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"Bottega Green" and Paris Hilton Y2K Pink Inspire Vladislav Melnyk's Abstract Art

“It is just like a cycle: designers are inspired by the works of artists, I find their references and take them back to the canvas.”

2021 was the year of fashion houses capitalizing on color: “Bottega Green,” which HYPEBEAST called the “de facto color of the year,” appeared beyond just Daniel Lee‘s work, while others took note to champion their heritage colors. It comes as no surprise that this has gone on to inspire other creatives, such as the Ukrainian abstract artist Vladislav Melnyk, whose latest series draws from iconic colors from the years gone by.

Melnyk drew inspiration from designers and tastemakers that are often inspired by artwork, and translate this into their collections and life. “Bottega Green” adorns a canvas that’s been sparsely decorated with abstract interpretations of the very product and language that coined the aforementioned term (the Puddle and Tire Boots); as Melnyk puts it, “I was looking for winter shoes and saw these boots with grass-colored outsole. If you look close enough, you can recognize the silhouette of a boot in the painting.”

Likewise, Maison Valentino‘s deep red hue nods to the poppy-red tulle dress that Valentino Garavani made for his debut SS60 collection. “Pierpaolo Piccioli’s couture is a masterpiece. It is much more of a masterpiece than any masterpiece in art history,” notes the artist. The same logic was applied to the gray canvas, which is inspired by Kim JonesDior menswear line that continually references Christian Dior’s favorite color — gray — from season to season.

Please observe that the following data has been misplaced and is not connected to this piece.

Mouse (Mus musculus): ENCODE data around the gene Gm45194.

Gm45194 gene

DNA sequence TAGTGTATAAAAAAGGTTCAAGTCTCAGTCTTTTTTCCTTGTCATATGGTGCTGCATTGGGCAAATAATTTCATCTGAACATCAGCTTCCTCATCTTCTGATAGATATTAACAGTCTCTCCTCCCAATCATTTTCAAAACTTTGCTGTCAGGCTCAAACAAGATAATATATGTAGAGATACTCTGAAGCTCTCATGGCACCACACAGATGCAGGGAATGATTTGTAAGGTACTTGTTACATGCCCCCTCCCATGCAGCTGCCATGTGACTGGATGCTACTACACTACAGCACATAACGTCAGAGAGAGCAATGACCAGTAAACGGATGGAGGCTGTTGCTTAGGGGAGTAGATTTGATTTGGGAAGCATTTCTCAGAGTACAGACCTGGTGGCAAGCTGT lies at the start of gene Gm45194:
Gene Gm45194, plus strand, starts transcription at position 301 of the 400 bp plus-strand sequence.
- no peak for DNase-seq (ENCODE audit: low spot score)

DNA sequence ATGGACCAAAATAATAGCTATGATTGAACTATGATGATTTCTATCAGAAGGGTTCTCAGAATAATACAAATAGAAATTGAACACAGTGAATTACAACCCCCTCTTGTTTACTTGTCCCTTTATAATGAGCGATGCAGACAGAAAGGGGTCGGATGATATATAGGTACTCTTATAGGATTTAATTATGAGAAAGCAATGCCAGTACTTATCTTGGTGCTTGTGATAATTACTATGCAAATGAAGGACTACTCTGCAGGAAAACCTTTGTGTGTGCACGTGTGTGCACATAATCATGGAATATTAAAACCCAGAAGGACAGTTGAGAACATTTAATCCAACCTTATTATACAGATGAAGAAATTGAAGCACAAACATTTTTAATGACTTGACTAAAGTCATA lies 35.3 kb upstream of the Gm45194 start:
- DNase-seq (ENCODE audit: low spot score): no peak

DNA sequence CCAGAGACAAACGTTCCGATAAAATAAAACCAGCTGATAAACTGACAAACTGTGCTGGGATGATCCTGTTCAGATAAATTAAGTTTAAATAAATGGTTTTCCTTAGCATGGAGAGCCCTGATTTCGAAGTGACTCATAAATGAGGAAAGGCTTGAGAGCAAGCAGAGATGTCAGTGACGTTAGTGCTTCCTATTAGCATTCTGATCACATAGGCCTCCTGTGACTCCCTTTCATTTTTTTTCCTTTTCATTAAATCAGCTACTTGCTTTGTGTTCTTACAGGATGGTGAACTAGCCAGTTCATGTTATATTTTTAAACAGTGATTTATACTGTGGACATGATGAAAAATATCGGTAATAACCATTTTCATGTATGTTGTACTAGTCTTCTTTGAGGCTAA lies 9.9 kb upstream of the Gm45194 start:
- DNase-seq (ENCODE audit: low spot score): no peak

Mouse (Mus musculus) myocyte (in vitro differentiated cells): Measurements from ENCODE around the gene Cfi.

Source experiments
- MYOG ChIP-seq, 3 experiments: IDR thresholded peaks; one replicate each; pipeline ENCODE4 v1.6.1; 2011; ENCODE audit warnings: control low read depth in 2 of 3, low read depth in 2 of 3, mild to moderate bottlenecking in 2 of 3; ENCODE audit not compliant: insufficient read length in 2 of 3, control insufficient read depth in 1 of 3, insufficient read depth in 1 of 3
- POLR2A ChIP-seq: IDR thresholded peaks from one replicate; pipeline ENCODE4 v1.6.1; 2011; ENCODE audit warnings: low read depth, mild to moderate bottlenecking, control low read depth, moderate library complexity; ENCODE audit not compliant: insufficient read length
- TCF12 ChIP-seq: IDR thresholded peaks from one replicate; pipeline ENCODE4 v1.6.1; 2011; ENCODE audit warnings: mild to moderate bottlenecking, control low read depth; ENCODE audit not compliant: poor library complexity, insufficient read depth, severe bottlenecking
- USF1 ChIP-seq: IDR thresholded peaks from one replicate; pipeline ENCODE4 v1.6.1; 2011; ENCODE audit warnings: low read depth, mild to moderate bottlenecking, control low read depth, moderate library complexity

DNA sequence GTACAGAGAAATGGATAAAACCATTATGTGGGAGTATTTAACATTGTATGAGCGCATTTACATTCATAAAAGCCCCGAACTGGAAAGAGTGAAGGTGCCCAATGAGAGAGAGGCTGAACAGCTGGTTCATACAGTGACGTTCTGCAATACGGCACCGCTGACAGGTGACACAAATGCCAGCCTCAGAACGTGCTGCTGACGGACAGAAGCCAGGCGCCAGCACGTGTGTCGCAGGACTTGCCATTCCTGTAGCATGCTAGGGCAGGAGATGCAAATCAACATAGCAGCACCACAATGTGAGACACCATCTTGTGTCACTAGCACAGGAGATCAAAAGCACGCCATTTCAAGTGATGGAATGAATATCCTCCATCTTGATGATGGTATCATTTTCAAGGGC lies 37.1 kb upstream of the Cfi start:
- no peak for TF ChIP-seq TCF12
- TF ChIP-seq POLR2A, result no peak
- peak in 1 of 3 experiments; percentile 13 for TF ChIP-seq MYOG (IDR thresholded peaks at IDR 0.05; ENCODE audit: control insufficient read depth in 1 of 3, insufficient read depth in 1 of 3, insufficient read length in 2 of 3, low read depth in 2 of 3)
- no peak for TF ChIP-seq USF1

Lastly, Melnyk nods to Paris Hilton and the era of Y2K pink, a time that is often mocked yet today inspires designers, especially given the increasing rise in 2000s trends for 2022. Melnyk explains the work in more detail, saying, “It’s hard for me to express it in words, but I try to return art to its primary place. It is just like a cycle: designers are inspired by the works of artists, I find their references and take them back to the canvas. It’s a balance.” 

In short, Melnyk’s work both acknowledges the zeitgeist, and in many ways, is the zeitgeist in its own right. His work spans into fashion, having previously given life to second-hand clothes that saw an anorak become a vest in honor of Kanye West‘s YEEZY and its signature aesthetic, which in turn has been immortalized in the final khaki canvas you see above.

Vladislav Melnyk’s work can be seen above, and more can be found on his Instagram page.

For more art-meets-fashion content, check out KAWS’ TNF collection.

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